All writers in Op Ed are here to inform and acknowledge issues of importance to our communities, however these writings represent the views and opinions of the authors and not necessarily of The Advertiser.

By Linda Nidiffer

I have had different jobs over the years.  I haven’t always been a teacher.  I worked for a lawyer.  I was a waitress.  I worked in a factory where they wanted me to quit school and work for them forever.  I thanked them kindly and said if the teaching thing didn’t work out I would be back.  There were other jobs but who cares?  They were jobs to get me where I wanted to go: teaching.  I love to teach especially in nontraditional classrooms with nontraditional pedagogy.  In other words, let me do it my way and nobody cries! Well, they actually let me do that for awhile.

Here’s what I learned from those jobs.  Just because I worked in a lawyer’s office I was not entitled to give legal advice.  Even though I had been a waitress in several different restaurants I do not know how to run a successful one.  While working in a factory and learning how to do all of the jobs from soldering to inspecting and even telling research and design where they could improve the product, I know diddly squat about how to run a manufacturing plant.

I think many people make the mistake of thinking that just because they went to school they can run one.  I taught for 30 years and I know for sure that I couldn’t run one.  One year our principal had a heart attack and basically the teachers held the school together for a semester.  One teacher was “put in charge” for all the paper work and meetings but the rest of us pitched in where we could.  I wrote the monthly newsletter that went home to the parents and proofread anything else that Mr. B. sent out to the public because he couldn’t write a cohesive sentence.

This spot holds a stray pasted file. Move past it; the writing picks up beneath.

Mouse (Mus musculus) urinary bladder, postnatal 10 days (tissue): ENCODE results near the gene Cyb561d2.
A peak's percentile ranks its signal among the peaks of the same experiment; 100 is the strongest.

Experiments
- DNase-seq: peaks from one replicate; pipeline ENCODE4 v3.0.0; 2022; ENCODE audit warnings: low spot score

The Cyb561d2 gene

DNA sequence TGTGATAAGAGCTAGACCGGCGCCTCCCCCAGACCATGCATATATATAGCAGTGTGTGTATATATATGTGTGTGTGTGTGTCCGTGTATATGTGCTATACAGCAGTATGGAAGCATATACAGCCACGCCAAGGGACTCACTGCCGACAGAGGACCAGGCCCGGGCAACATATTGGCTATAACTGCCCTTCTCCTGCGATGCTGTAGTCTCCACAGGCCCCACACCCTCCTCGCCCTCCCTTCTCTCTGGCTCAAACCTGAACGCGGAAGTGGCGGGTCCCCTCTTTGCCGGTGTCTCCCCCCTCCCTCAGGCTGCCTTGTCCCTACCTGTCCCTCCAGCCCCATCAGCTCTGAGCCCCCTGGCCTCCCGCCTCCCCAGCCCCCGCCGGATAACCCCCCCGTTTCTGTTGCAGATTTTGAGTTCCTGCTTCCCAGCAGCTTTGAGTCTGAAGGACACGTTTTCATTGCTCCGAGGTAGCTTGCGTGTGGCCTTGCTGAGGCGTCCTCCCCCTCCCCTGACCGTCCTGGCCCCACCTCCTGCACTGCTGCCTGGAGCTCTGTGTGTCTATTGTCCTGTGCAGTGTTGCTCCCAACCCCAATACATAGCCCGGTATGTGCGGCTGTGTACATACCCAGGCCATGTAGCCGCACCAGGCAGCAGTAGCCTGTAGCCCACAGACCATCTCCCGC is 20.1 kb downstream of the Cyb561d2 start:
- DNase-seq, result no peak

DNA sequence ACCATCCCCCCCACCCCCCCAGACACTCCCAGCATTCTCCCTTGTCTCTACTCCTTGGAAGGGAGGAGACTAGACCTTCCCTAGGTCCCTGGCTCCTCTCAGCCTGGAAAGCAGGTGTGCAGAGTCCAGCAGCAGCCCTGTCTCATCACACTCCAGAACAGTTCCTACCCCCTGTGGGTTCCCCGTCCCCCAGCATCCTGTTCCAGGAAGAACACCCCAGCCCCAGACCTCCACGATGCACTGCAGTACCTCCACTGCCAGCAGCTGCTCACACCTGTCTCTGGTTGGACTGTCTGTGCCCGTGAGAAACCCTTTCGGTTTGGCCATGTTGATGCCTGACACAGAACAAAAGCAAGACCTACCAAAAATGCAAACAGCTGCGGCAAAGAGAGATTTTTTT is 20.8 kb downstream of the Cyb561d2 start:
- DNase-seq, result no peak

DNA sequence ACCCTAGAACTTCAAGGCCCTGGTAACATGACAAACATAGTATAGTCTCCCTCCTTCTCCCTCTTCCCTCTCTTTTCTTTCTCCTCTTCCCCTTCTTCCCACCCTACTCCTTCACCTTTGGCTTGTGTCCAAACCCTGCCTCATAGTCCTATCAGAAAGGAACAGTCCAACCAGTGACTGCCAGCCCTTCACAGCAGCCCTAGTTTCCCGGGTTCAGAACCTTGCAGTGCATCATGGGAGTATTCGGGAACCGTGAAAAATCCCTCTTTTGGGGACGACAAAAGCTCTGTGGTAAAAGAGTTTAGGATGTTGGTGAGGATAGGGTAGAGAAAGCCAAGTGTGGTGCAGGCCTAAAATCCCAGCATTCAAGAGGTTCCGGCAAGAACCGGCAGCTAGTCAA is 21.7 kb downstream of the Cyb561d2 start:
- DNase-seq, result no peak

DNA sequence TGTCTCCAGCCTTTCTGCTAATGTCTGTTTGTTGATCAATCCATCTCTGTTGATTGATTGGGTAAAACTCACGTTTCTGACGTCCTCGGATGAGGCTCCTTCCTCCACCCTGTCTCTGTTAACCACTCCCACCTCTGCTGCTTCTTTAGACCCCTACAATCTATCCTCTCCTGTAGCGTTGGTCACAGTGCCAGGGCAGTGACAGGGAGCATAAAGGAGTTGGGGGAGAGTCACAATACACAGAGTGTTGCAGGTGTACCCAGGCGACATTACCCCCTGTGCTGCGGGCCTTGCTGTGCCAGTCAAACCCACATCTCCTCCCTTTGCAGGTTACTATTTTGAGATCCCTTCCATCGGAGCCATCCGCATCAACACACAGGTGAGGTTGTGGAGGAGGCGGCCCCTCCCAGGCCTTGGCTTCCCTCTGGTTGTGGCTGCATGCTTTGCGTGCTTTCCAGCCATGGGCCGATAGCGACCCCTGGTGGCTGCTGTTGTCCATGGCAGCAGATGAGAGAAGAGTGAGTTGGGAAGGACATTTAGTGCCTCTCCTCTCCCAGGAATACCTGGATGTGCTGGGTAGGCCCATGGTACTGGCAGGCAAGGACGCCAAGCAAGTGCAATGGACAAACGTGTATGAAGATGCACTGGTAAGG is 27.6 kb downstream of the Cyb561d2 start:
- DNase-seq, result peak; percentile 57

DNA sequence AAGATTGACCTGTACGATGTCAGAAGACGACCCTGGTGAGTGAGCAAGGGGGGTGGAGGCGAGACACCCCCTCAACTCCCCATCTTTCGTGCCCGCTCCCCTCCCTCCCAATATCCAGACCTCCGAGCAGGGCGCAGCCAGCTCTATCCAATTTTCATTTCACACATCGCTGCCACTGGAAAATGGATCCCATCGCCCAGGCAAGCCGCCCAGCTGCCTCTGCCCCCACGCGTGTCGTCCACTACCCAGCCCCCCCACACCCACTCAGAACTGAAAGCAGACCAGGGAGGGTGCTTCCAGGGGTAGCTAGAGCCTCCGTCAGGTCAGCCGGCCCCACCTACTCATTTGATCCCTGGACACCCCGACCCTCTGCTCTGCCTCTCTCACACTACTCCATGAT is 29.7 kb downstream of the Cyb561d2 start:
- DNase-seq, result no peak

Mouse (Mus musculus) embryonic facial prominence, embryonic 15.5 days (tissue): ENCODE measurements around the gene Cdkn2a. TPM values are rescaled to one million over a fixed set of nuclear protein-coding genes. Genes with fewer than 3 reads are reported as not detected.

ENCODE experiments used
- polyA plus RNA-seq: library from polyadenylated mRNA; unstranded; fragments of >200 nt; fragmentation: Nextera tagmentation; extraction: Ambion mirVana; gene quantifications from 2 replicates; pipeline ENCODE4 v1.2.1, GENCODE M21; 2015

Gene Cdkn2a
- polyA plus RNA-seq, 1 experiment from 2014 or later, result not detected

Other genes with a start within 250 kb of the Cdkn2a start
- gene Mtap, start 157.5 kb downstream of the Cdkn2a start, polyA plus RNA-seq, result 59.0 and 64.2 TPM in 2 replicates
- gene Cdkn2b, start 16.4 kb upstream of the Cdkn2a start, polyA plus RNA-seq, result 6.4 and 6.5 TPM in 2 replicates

Now I am not much of a horsewoman but I have ridden a few times.  Most of the time my horses had leather reins but once in Costa Rica the reins were nothing more thanrope!  I know so little about riding that when we went on a trail ride in Costa Rica I put the best student riders at the head and foot of the column of our group and I was in the middle.  My instructions to those students were, “Do your best to get us all back in one piece.”  They did a great job of telling us what to do as we faced each challenge on that mountainous trip.  

So here is my problem for this week.  If I can trust a few middle schoolers to guide me and 20 of their friends up and down a treacherous mountain path why can’t Uncle Joe trust highly trained horsemen to do their job? Is Uncle Joe a skilled rider?  Does he know anything about the different types of reins a rider can use?  Has he seen a horse and rider in action?  If not how can he judge their effectiveness?  I was lucky in my work.  My bosses always had my back.